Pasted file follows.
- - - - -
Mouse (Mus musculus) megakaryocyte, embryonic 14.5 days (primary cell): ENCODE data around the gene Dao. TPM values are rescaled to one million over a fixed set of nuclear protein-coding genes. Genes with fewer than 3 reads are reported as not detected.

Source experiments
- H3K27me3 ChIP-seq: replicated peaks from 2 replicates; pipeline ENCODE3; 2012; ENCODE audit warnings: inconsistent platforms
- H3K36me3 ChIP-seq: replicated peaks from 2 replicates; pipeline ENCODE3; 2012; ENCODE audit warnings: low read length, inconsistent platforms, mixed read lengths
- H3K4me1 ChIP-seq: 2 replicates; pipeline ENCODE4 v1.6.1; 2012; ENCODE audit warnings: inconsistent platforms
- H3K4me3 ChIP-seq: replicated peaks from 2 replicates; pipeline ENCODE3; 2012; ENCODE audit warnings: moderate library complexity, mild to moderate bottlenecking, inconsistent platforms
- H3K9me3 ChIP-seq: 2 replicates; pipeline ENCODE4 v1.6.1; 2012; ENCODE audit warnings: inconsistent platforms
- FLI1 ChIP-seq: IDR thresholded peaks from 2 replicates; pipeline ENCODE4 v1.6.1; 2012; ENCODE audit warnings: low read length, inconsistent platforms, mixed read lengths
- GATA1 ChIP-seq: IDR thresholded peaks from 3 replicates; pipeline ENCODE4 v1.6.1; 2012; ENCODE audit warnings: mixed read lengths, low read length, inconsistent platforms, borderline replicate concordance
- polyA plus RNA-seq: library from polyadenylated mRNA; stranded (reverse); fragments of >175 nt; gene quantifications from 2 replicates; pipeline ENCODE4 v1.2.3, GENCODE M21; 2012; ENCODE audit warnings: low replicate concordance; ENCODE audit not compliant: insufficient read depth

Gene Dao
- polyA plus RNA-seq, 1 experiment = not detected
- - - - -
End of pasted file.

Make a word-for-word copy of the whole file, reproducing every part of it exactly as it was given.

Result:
Mouse (Mus musculus) megakaryocyte, embryonic 14.5 days (primary cell): ENCODE data around the gene Dao. TPM values are rescaled to one million over a fixed set of nuclear protein-coding genes. Genes with fewer than 3 reads are reported as not detected.

Source experiments
- H3K27me3 ChIP-seq: replicated peaks from 2 replicates; pipeline ENCODE3; 2012; ENCODE audit warnings: inconsistent platforms
- H3K36me3 ChIP-seq: replicated peaks from 2 replicates; pipeline ENCODE3; 2012; ENCODE audit warnings: low read length, inconsistent platforms, mixed read lengths
- H3K4me1 ChIP-seq: 2 replicates; pipeline ENCODE4 v1.6.1; 2012; ENCODE audit warnings: inconsistent platforms
- H3K4me3 ChIP-seq: replicated peaks from 2 replicates; pipeline ENCODE3; 2012; ENCODE audit warnings: moderate library complexity, mild to moderate bottlenecking, inconsistent platforms
- H3K9me3 ChIP-seq: 2 replicates; pipeline ENCODE4 v1.6.1; 2012; ENCODE audit warnings: inconsistent platforms
- FLI1 ChIP-seq: IDR thresholded peaks from 2 replicates; pipeline ENCODE4 v1.6.1; 2012; ENCODE audit warnings: low read length, inconsistent platforms, mixed read lengths
- GATA1 ChIP-seq: IDR thresholded peaks from 3 replicates; pipeline ENCODE4 v1.6.1; 2012; ENCODE audit warnings: mixed read lengths, low read length, inconsistent platforms, borderline replicate concordance
- polyA plus RNA-seq: library from polyadenylated mRNA; stranded (reverse); fragments of >175 nt; gene quantifications from 2 replicates; pipeline ENCODE4 v1.2.3, GENCODE M21; 2012; ENCODE audit warnings: low replicate concordance; ENCODE audit not compliant: insufficient read depth

Gene Dao
- polyA plus RNA-seq, 1 experiment = not detected